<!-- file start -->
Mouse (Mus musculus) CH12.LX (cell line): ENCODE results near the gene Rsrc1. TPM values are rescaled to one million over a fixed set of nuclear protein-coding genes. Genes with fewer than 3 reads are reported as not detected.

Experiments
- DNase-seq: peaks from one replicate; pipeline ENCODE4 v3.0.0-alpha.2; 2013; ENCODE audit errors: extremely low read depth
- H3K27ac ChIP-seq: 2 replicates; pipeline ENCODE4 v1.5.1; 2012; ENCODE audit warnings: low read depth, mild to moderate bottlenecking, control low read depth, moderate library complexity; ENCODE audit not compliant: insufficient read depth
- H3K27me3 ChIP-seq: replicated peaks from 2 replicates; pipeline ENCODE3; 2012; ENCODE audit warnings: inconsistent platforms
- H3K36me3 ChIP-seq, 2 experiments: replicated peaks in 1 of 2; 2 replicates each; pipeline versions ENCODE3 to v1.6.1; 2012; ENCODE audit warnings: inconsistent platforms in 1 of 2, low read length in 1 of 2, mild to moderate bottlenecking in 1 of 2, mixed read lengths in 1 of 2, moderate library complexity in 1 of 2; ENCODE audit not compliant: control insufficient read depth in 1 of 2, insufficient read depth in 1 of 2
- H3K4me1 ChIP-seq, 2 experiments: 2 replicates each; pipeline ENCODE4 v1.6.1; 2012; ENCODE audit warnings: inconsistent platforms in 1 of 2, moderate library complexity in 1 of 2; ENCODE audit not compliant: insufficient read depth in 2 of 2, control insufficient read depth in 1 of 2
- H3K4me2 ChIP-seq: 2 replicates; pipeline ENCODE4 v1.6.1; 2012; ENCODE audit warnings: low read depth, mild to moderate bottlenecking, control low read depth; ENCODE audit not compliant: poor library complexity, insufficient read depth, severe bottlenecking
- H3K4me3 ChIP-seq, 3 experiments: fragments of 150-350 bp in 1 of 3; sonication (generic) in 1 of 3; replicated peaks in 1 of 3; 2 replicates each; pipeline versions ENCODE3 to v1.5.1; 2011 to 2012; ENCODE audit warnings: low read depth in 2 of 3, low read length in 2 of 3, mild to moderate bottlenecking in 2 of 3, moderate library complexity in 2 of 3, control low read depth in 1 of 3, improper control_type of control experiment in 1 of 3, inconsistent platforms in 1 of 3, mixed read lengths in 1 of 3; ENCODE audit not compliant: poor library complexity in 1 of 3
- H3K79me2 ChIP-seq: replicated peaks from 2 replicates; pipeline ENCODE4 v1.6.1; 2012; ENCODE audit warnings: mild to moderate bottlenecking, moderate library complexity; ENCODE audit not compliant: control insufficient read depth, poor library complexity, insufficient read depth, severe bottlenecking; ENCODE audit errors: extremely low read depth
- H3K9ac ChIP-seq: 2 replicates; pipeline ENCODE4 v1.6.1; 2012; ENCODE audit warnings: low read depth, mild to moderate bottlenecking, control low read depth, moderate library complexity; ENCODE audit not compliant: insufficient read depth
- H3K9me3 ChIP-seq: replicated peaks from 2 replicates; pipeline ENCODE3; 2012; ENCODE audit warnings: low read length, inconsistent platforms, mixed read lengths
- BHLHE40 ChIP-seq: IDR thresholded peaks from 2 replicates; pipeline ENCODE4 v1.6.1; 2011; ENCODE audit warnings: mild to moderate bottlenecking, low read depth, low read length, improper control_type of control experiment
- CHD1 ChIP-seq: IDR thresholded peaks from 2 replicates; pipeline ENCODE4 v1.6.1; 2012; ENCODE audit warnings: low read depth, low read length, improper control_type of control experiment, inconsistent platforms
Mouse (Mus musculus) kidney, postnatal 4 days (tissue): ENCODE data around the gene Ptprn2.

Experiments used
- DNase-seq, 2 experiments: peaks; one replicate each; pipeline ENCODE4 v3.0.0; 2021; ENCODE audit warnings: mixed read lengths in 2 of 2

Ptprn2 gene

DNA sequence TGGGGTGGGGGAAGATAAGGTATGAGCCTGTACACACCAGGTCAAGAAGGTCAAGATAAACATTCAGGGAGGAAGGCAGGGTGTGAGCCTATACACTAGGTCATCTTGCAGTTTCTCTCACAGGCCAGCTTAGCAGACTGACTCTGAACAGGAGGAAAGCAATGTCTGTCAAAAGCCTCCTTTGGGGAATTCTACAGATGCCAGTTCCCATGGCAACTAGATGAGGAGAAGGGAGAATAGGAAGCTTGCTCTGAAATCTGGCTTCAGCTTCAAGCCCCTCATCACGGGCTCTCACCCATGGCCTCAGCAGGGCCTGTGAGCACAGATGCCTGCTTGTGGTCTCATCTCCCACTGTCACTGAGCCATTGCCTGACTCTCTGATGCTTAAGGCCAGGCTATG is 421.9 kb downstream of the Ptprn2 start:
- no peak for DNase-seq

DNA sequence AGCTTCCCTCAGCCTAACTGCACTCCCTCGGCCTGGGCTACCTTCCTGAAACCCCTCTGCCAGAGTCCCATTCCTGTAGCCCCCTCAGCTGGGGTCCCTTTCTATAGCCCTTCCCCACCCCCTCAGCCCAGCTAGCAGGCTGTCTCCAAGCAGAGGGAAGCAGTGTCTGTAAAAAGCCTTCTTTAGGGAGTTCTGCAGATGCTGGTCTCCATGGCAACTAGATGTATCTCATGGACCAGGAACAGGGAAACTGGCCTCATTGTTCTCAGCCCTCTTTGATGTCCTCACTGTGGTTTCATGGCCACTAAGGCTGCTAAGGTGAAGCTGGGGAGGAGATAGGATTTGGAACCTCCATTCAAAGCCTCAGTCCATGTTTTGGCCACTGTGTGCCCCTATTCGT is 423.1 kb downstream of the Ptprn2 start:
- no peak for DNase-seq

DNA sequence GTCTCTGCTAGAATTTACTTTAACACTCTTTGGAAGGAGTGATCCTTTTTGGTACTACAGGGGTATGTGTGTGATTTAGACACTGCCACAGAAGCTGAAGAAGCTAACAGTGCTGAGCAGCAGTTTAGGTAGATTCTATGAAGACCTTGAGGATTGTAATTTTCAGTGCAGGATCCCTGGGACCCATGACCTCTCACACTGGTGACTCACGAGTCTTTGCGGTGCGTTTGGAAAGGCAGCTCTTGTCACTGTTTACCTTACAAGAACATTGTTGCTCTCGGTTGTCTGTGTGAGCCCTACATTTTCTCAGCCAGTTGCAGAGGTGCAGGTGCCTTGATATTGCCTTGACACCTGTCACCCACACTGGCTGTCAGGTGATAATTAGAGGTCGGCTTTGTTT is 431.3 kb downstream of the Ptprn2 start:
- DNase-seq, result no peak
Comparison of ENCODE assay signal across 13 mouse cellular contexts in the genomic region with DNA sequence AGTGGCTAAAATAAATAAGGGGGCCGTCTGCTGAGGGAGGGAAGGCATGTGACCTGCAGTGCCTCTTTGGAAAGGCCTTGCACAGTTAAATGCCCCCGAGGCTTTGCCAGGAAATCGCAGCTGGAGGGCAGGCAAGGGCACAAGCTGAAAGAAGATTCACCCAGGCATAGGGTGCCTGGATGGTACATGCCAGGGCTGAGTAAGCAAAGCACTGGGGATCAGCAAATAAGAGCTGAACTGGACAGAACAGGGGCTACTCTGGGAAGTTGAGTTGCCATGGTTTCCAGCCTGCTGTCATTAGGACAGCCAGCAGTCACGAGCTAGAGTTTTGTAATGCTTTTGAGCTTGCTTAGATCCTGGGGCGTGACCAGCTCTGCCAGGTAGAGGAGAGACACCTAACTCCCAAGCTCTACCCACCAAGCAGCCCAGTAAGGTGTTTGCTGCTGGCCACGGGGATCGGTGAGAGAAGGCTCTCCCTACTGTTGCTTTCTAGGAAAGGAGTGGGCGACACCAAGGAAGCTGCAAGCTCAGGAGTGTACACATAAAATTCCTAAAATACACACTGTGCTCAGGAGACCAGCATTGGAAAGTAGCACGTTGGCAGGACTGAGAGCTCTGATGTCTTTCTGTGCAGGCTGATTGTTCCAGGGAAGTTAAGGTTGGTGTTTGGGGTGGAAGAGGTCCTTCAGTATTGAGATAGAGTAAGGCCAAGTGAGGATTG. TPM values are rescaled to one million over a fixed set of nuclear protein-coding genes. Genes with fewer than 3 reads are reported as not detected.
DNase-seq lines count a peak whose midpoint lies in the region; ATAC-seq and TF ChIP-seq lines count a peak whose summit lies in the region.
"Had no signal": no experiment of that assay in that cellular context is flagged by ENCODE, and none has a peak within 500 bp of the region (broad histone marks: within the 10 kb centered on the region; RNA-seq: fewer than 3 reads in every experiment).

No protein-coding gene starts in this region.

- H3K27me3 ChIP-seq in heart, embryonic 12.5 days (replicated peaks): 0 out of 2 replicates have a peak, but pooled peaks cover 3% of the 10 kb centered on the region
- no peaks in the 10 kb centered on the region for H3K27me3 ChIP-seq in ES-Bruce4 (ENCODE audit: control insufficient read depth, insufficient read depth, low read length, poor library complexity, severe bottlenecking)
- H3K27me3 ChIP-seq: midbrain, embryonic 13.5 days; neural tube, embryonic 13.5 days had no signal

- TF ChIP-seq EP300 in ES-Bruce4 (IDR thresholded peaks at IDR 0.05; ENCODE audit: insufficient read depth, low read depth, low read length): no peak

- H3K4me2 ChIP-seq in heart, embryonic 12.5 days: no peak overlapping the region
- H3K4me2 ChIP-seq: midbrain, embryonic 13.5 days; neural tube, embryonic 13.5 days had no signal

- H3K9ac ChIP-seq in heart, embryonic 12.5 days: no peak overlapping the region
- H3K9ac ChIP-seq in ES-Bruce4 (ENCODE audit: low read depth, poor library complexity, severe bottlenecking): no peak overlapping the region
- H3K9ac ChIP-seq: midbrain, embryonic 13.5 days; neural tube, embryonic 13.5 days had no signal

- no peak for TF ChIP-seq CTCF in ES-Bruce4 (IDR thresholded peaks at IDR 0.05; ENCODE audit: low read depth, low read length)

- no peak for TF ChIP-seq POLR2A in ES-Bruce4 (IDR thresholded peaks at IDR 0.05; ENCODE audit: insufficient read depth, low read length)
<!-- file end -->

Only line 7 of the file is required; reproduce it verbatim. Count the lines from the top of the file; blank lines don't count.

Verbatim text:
- H3K4me1 ChIP-seq, 2 experiments: 2 replicates each; pipeline ENCODE4 v1.6.1; 2012; ENCODE audit warnings: inconsistent platforms in 1 of 2, moderate library complexity in 1 of 2; ENCODE audit not compliant: insufficient read depth in 2 of 2, control insufficient read depth in 1 of 2